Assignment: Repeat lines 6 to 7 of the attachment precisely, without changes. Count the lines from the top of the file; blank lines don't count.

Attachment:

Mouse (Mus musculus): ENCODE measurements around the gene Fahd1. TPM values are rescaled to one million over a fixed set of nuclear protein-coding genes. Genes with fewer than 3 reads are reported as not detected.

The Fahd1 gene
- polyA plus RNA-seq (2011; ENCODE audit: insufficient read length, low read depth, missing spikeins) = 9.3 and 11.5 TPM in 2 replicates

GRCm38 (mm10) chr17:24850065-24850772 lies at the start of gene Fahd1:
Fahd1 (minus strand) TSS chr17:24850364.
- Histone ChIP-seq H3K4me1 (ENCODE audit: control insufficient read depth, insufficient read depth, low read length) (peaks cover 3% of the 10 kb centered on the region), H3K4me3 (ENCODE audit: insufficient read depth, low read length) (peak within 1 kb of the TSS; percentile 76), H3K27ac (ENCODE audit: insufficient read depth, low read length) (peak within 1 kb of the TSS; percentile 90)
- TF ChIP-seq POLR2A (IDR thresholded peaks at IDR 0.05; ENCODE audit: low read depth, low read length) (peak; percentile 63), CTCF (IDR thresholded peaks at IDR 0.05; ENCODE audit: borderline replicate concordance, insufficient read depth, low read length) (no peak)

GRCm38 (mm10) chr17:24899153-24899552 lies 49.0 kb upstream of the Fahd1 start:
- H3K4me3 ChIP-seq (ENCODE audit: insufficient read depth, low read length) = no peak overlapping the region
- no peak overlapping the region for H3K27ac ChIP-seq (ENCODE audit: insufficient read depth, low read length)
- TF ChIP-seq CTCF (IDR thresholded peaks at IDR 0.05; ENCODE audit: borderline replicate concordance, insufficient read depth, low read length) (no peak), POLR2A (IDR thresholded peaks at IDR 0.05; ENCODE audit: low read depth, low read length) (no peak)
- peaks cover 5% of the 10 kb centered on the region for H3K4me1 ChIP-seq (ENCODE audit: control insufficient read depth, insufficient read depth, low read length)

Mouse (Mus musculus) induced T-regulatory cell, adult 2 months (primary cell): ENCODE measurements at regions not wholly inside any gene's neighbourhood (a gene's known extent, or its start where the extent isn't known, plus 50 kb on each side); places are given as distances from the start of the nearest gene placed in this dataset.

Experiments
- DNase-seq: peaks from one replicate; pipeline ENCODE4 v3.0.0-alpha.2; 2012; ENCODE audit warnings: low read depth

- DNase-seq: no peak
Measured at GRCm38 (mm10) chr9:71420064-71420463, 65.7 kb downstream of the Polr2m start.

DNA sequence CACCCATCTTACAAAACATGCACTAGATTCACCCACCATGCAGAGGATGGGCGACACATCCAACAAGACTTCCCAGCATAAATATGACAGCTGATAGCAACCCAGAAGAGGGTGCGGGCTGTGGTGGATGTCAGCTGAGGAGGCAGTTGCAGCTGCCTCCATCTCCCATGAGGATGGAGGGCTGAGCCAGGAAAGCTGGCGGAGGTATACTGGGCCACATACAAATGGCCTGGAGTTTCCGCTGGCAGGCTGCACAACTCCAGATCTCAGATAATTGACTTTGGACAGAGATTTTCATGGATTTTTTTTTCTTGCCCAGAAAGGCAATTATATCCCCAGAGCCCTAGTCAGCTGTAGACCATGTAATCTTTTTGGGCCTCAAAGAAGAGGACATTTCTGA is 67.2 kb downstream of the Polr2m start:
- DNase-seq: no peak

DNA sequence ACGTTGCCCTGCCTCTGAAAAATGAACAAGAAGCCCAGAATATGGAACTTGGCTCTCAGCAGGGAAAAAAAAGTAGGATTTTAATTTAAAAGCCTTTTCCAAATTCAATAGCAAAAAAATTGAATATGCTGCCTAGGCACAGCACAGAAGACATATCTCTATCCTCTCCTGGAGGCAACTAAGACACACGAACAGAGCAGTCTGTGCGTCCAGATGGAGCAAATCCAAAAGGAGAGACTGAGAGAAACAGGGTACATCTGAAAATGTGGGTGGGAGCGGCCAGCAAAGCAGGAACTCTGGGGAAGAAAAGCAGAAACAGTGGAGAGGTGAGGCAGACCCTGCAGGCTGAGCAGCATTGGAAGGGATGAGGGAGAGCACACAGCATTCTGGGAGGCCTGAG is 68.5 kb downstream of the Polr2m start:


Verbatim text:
- Histone ChIP-seq H3K4me1 (ENCODE audit: control insufficient read depth, insufficient read depth, low read length) (peaks cover 3% of the 10 kb centered on the region), H3K4me3 (ENCODE audit: insufficient read depth, low read length) (peak within 1 kb of the TSS; percentile 76), H3K27ac (ENCODE audit: insufficient read depth, low read length) (peak within 1 kb of the TSS; percentile 90)
- TF ChIP-seq POLR2A (IDR thresholded peaks at IDR 0.05; ENCODE audit: low read depth, low read length) (peak; percentile 63), CTCF (IDR thresholded peaks at IDR 0.05; ENCODE audit: borderline replicate concordance, insufficient read depth, low read length) (no peak)